In my 20 years as a fundraiser, I have never seen anything hit the UK in the way Covid-19 has. The sheer volume of people and organisations needing financial help and needing that help urgently highlighted an issue with the way we have traditionally awarded grant funding.
The standard model of – periodic application windows, written long form applications, panel discussions to review them, in person pitches and site visits – simply couldn’t work in March and April of this year.
Speed was of the essence, but our traditional processes are designed for in-depth analysis and review. What if – like Martin Lewis’ Coronavirus Emergency Fund – you get 7,000 applications in six days and a passionate desire from your boss to get the first batch of grants out within seven days of the fund opening. How do you select the right projects to fund and quickly?
Using keyword analysis to rank applications
One step was to enlist the help of a small army of volunteers (I’ll come onto those amazing people later). The other was to use computer analysis to sift through the applications in the first instance.
Over the past few years, I’ve become really fascinated by text and word analysis and how to sift through mountains of free text to discover people’s motivations for giving. I’ve also been studying how organisations can use the free text data at their disposal to make decisions about their marketing and fundraising. So I jumped at the opportunity to try a bit of this type of analysis to help prioritise the applications we should personally assess first.
With 7,000 applications and an urgent need to get funding out of the door, we initially used word analysis in Excel to scan through all of the applications. The idea was that this would highlight those that featured key words and indicate which met our criteria of alleviating poverty.
We looked for key phrases such as “free school meals” or “emergency food” which we felt would indicate that the project was addressing the fund’s criteria. We also looked at the government’s Index of Multiple Deprivation to see if a project was in a more deprived geographic area.
This allowed us to give every application a numeric score, which in turn allowed us to rank them and then assess them one by one with a human eye, starting with the highest scoring project.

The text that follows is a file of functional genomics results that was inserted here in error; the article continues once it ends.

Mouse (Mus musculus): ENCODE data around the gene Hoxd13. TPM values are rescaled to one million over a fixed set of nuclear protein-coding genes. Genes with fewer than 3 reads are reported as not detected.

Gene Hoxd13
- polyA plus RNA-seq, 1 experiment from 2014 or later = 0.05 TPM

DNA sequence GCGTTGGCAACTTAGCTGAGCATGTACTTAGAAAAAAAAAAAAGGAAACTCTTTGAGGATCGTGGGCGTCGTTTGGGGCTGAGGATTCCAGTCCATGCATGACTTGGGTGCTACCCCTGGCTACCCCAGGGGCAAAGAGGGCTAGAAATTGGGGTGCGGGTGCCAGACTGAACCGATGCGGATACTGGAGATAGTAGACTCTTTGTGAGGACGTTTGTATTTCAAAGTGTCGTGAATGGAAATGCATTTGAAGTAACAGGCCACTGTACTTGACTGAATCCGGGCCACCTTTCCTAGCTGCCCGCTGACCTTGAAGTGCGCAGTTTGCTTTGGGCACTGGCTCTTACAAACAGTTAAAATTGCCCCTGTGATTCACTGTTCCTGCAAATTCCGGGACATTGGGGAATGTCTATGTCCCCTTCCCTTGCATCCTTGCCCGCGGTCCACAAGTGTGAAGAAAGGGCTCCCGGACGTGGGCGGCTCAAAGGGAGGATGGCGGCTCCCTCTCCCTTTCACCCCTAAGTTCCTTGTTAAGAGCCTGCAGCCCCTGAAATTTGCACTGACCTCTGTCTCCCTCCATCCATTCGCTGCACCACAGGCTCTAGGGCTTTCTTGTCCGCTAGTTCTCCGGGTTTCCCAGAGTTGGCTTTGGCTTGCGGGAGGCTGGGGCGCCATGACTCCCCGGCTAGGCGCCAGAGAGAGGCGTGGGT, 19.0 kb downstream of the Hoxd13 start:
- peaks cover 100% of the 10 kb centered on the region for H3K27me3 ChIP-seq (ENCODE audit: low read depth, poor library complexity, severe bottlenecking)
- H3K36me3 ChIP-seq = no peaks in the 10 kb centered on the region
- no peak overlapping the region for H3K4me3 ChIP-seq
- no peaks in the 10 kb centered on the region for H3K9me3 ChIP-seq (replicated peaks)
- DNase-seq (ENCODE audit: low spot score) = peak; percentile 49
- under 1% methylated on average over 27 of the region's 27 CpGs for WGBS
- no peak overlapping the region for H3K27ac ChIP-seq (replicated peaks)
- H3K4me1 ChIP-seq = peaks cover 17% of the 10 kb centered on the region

It was an interesting technique to use which gave us focus in the first few weeks, while trying to get money out quickly. But ultimately some applications that fit our criteria very well scored very low in this system, so for this reason we decided to use volunteers to assess every application. It has the potential to work in the future but needs refining as a process.
Algorithms and discrimination
One thing that this has brought to mind is if more organisations use these processes in the future, how can we ensure the computer analysis and algorithms do not discriminate against minority communities?
At the Martin Lewis fund, we tracked the different religious & ethnic groups and geographical areas we were funding to ensure we were not neglecting any one area of the UK. Throughout the process we tried to ensure a balanced distribution of grants awarded by these groupings.
Computer algorithms do have an opportunity to reduce unconscious bias in the distribution of funding. But they’re only as unbiased as the programmer, so using an algorithm alone cannot solve this entirely. There was a report in recent weeks about how machine learning, when used to assess job applications, can unconsciously become biased against females and minority communities.
This year, I have met with and sought advice from a number of people from different minority groups to try to work out how any use of this kind of analysis in fundraising should be applied. What words can we use when building data models, who would be the best people to help with the analysis, what we as a sector can do to influence this method of assessment from the very start?
If we use it, we need to get it right
There is an immense amount of good that can come from using this technique. When speed is of the essence, this technique can help with the assessment of large numbers of applications and reduce the time it takes to get the money out of the door.
But these techniques are in their infancy and mistakes will happen. Decent applications could be overlooked and fundraisers may learn the key words and phrases to use to game the process (in the way web content developers try to beat the Google algorithm to appear at the top of the search). It was because of this that the use of the volunteers at the Martin Lewis emergency fund was so essential.
If more and more organisations start to use these processes, we as a sector have a responsibility to ensure it is done well and transparently.
I would encourage the sector to think about this issue and to take the steps it needs to ensure that if this technology is used more by fundraisers or funders that it incorporates the views of all communities and actively engages with them all when building these models.
This is kind of a call to people from across the sector and from all different genders, races and communities to get involved in shaping this right now. Currently it’s very basic, but in the future it will be much more advanced, we need to make sure we get this right from the outset.
Jonathan Cook is a fundraising consultant and charity lead for the Martin Lewis Coronavirus Emergency Fund.